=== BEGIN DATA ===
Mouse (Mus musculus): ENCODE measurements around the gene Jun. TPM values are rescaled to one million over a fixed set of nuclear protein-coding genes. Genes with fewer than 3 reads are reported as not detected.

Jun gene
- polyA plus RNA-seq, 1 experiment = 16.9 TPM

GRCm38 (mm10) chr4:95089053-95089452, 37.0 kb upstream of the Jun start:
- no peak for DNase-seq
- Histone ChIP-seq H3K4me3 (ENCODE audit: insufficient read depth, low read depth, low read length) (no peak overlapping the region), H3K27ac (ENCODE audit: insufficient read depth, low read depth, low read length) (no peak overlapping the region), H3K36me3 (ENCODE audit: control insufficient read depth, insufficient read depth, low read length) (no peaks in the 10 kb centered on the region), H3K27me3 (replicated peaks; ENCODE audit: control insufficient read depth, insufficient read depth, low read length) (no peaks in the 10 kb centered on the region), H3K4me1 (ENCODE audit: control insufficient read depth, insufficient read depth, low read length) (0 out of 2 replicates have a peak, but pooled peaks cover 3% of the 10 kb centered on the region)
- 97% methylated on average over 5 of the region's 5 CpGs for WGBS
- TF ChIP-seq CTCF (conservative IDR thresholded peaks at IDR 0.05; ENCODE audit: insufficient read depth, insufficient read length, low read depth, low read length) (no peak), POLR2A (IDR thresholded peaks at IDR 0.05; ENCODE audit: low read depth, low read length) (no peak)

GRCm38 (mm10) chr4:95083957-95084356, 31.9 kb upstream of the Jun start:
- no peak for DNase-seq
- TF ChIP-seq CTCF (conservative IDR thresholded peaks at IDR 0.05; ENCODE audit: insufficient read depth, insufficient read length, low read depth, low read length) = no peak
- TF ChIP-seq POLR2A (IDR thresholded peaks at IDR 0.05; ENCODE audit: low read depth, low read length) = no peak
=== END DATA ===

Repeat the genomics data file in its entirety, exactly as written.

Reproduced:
Mouse (Mus musculus): ENCODE measurements around the gene Jun. TPM values are rescaled to one million over a fixed set of nuclear protein-coding genes. Genes with fewer than 3 reads are reported as not detected.

Jun gene
- polyA plus RNA-seq, 1 experiment = 16.9 TPM

GRCm38 (mm10) chr4:95089053-95089452, 37.0 kb upstream of the Jun start:
- no peak for DNase-seq
- Histone ChIP-seq H3K4me3 (ENCODE audit: insufficient read depth, low read depth, low read length) (no peak overlapping the region), H3K27ac (ENCODE audit: insufficient read depth, low read depth, low read length) (no peak overlapping the region), H3K36me3 (ENCODE audit: control insufficient read depth, insufficient read depth, low read length) (no peaks in the 10 kb centered on the region), H3K27me3 (replicated peaks; ENCODE audit: control insufficient read depth, insufficient read depth, low read length) (no peaks in the 10 kb centered on the region), H3K4me1 (ENCODE audit: control insufficient read depth, insufficient read depth, low read length) (0 out of 2 replicates have a peak, but pooled peaks cover 3% of the 10 kb centered on the region)
- 97% methylated on average over 5 of the region's 5 CpGs for WGBS
- TF ChIP-seq CTCF (conservative IDR thresholded peaks at IDR 0.05; ENCODE audit: insufficient read depth, insufficient read length, low read depth, low read length) (no peak), POLR2A (IDR thresholded peaks at IDR 0.05; ENCODE audit: low read depth, low read length) (no peak)

GRCm38 (mm10) chr4:95083957-95084356, 31.9 kb upstream of the Jun start:
- no peak for DNase-seq
- TF ChIP-seq CTCF (conservative IDR thresholded peaks at IDR 0.05; ENCODE audit: insufficient read depth, insufficient read length, low read depth, low read length) = no peak
- TF ChIP-seq POLR2A (IDR thresholded peaks at IDR 0.05; ENCODE audit: low read depth, low read length) = no peak